Accordingly the present invention provides an efficient predictor of subjective video quality rating measures that processes a reference video and corresponding impaired video directly in parallel channels based on a human vision model. The outputs from the two channels that represent maps of the respective videos are subtracted from each other to obtain an absolute difference map. A global masking scalar may be obtained from the reference video map as a measure of the busyness or complexity of the image. The global masking scalar is used to modify the difference map, which modified difference map is converted to standard picture quality analysis measurement units.
The objects, advantages and other novel features of the present invention are apparent from the following detailed description when read in conjunction with the appended claims and attached drawing.
FIG. 1 is a block diagram view of an apparatus for efficient prediction of subjective video quality rating measures according to the present invention.
FIG. 2 is a block diagram view of one channel of the apparatus of FIG. 1 showing details of a CSF block according to the present invention.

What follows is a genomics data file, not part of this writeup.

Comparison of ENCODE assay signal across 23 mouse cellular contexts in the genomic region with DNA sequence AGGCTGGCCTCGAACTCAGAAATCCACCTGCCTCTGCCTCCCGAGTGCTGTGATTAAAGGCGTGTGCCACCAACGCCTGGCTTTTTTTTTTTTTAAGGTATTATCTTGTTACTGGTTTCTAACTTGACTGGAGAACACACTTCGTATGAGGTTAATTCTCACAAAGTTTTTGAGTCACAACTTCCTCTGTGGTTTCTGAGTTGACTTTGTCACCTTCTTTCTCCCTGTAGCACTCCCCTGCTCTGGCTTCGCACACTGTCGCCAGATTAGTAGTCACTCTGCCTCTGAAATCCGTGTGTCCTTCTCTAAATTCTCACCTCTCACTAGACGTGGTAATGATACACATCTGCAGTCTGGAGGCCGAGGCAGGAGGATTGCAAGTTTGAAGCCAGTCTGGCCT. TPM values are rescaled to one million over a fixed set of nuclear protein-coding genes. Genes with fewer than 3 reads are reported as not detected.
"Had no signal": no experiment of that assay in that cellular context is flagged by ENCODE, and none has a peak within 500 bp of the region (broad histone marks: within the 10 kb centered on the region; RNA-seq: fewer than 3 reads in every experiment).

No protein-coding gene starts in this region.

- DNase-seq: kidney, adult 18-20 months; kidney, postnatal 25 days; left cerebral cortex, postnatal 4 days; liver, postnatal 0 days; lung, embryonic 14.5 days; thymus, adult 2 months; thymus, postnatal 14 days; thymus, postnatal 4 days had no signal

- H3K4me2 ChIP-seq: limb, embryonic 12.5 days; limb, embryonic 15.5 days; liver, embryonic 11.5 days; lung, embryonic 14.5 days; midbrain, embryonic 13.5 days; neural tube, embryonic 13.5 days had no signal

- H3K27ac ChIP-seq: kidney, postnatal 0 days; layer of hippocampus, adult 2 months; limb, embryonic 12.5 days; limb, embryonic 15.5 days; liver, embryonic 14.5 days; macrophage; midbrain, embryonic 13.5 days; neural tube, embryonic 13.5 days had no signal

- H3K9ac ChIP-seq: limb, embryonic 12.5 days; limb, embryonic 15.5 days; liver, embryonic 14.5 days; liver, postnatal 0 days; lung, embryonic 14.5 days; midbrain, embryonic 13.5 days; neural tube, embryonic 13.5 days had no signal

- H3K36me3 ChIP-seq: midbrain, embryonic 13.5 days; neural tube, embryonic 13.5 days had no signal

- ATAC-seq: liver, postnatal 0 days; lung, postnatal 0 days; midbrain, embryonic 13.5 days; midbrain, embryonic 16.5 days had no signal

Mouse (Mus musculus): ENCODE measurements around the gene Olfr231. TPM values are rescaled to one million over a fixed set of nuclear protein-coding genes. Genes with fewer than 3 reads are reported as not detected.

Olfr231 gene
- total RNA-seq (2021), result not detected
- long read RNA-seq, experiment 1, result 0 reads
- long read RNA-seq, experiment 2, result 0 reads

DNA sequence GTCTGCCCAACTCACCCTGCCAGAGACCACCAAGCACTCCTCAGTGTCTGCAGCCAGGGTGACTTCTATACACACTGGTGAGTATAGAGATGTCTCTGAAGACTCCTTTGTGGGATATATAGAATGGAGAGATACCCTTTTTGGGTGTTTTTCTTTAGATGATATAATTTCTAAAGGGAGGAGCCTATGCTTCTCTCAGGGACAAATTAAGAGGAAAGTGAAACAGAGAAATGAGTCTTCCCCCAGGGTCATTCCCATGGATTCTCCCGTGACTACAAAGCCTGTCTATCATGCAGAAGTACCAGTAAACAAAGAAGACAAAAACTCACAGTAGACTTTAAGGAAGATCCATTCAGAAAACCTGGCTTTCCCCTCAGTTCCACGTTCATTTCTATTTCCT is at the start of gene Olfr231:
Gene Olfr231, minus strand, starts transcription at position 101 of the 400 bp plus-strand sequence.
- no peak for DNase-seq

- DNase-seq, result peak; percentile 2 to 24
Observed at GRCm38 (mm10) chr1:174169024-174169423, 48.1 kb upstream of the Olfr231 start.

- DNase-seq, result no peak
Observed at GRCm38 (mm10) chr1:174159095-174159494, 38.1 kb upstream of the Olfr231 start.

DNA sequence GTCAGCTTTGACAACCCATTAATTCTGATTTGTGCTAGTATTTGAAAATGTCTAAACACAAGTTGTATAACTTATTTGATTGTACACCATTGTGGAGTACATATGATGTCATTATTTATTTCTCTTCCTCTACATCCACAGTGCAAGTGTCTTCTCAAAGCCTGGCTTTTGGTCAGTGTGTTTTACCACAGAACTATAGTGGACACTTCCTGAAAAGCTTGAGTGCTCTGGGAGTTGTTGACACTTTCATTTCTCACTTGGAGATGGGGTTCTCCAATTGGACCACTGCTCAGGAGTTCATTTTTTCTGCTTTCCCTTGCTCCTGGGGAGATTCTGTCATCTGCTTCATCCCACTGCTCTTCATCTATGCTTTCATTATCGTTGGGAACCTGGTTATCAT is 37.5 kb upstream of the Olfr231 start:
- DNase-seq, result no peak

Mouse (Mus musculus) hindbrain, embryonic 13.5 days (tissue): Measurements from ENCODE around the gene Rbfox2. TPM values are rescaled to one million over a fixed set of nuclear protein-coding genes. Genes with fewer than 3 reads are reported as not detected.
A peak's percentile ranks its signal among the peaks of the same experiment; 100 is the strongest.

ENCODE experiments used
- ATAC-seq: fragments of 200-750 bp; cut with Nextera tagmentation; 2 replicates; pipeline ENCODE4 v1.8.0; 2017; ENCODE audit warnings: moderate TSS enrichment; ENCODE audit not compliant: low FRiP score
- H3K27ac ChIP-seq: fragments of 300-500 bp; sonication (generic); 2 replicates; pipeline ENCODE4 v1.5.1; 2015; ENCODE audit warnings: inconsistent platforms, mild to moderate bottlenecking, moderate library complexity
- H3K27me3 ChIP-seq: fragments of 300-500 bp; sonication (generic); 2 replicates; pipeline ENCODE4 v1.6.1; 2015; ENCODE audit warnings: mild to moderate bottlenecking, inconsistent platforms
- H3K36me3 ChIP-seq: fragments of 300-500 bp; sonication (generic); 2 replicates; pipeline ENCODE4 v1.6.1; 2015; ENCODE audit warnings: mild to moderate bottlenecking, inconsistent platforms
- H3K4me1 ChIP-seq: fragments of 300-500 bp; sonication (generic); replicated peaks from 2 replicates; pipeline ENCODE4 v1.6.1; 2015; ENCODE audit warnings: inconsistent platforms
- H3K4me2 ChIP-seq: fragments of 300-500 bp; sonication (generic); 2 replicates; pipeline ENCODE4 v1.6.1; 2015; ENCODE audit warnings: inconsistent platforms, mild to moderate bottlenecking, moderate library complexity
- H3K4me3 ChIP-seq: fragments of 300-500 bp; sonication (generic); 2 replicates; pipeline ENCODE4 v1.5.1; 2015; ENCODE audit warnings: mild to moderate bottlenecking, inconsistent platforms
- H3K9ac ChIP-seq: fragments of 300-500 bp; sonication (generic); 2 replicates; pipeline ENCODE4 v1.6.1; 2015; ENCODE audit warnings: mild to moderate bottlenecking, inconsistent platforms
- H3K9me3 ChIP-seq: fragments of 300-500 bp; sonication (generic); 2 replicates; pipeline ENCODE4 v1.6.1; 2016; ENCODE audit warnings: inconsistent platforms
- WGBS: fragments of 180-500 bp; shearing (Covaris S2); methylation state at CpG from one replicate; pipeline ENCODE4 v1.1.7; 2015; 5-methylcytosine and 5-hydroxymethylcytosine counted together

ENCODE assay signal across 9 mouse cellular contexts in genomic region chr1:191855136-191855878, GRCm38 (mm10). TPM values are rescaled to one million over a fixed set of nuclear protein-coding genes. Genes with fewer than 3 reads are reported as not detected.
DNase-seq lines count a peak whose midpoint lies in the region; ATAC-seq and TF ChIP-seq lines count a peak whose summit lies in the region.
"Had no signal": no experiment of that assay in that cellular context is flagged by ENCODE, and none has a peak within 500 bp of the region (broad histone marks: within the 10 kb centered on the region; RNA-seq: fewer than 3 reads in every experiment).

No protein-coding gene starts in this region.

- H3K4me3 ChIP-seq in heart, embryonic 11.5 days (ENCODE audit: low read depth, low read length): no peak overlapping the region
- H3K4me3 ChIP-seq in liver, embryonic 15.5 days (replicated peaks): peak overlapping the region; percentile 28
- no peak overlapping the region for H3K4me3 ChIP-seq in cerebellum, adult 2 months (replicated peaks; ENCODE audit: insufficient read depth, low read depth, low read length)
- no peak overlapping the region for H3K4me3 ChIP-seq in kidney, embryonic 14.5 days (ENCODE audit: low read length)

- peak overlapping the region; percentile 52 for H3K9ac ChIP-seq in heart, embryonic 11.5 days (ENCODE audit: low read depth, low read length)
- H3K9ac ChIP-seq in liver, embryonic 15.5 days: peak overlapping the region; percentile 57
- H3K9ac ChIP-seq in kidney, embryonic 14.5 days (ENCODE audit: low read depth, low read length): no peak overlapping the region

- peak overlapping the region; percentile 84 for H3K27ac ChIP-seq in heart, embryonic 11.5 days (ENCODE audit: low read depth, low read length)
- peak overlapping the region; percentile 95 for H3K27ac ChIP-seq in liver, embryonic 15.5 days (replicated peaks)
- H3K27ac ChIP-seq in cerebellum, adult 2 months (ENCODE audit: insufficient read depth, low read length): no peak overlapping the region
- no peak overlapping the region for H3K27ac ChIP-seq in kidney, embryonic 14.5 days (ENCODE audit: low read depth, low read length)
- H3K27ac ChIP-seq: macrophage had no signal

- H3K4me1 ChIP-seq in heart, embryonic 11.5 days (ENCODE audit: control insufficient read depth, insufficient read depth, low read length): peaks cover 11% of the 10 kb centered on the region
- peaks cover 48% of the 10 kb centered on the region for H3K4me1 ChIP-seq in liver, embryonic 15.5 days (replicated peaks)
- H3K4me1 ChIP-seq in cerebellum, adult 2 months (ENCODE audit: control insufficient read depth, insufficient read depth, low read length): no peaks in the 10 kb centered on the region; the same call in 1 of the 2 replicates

Referring now to FIG. 1 two channels 10, 20 are shown, one for processing a reference video and the other for processing a corresponding impaired video. Each channel has an input luminance stage 12, 22 that converts the corresponding input videos into luminance data. For example each input luminance stage 12, 22 emulates the conversion of 601 serial digital video data streams to the luminance portion of light from a display parameterized by gamma, an exponent for an exponential relationship between CRT voltage and beam current, threshold, the minimum input value to produce any light output, ambientLight, the light cast on the display screen from external sources, and Lmax, the maximum light output from the display. The output from each luminance stage 12, 22 is input to a transducer non-linearity stage 14, 24, that emulates the perceived luminance compression of increased contrast and the “dark” light threshold using the parameters L_Dark, the equivalent human response to no light translated to an input light amount, and m, the exponent for the compression type relationship between perceived and actual contrast. The luminance and transducer non-linearity stages 12, 14 or 22, 24 may be combined to produce a single look-up table to give the output of the cascade of the two stages.